The Dark Knight.
These words make us think immediately of Batman. Fans of the DC Comics series or the 1960s television show might even name Bob Kane as the character's creator.
But Batman had two fathers - and now his co-creator's story is finally being fully told through Marc Tyler Nobleman's careful research. Using the "Golden Age of Comics" style, illustrator Ty Templeton presents the pivotal events in the superhero's journey into print.
Whether you're a fan of comics in general or Batman in particular, you owe it to yourself to get this book to learn the true story behind the legend. Available now at your local library or independent bookstore.
Book info: Bill the Boy Wonder: the Secret Co-Creator of Batman / Marc Tyler Nobleman; illustrated by Ty Templeton. Charlesbridge, 2012. [author's blog] [illustrator's blog] [book website] [publisher site] [book trailer]
Bill Finger was so good at crafting secret identities that he co-created Batman, one of the greatest super-heroes in comics, while remaining in the shadows himself.
He changed his name from Milton to the less-Jewish-sounding Bill to avoid the widespread anti-Semitism in 1930s New York City. Although he wanted to be a writer, he took any job available during the Depression. Then he met cartoonist Bob Kane who asked Bill to write adventure stories that he could illustrate, just after the epic debut of Superman.
Challenged by their editor to create a new superhero, Bob sketched all weekend, but needed Bill’s inventive mind to make the character come to life. Taking Bob’s drawing of a red-clad Bat-man with large wings, Bill told him to change the small mask into a face-covering cowl with slitted eyeholes and pointed bat-ears, make the rigid batwings into a swirling cape, and clad their hero in all-black. This new superhero made DC Comics into a very successful company.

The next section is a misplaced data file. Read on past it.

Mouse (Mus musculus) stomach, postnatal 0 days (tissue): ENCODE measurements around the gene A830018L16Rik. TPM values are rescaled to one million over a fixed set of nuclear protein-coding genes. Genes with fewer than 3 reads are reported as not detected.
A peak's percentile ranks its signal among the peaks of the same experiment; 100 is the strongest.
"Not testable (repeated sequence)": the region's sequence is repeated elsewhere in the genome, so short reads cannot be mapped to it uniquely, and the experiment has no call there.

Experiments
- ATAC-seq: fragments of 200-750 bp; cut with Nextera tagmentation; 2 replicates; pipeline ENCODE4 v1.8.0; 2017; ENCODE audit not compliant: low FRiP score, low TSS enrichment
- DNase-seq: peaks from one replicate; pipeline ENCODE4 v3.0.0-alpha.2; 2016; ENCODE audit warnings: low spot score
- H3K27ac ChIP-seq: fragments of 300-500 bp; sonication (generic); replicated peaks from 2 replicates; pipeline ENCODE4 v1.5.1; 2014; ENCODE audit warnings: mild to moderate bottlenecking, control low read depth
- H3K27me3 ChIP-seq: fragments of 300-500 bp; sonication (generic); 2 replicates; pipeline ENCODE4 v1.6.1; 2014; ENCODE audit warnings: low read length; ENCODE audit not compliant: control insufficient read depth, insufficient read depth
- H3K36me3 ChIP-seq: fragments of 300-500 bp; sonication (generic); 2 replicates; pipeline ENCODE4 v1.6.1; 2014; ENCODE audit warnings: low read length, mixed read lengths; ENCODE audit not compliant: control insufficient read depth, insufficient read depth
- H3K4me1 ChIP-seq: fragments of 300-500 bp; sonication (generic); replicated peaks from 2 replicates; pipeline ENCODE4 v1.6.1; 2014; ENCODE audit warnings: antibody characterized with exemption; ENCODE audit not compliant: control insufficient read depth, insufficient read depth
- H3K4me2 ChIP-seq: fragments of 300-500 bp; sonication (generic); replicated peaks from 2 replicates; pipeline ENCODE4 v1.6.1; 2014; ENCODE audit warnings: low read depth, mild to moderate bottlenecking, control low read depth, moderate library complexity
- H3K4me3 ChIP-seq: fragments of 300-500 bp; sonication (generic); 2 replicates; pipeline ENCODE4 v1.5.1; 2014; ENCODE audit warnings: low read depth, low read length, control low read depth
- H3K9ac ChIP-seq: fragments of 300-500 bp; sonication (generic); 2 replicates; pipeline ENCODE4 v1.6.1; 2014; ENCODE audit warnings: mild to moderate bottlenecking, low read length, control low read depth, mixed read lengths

Bob took all the credit for Batman – in those times, it was common for a comic to use several illustrators and inkers to complete the drawings with just the main cartoonist being named. But even as the success of Batman grew, Bob refused to give Bill credit for being the series’ writer.
Bill’s strong storytelling skills gave Batman all the details that we recognize today – a human without superpowers, orphaned during a terrible crime, a vigilante detective protecting his city from master villains like the Joker and Catwoman. Bob called Bill a “boy wonder” because he kept coming up with ideas for the series; when Bill decided that the Dark Knight needed someone to talk to, another boy wonder came into being, Batman’s sidekick Robin.
It was widely known in the comics community that Bill wrote all the Batman comics stories, but it took decades before he was publicly recognized for his work in creating Batman’s character. Today, the Bill Finger Award for Excellence in Comic Book Writing honors the best story creators in the business.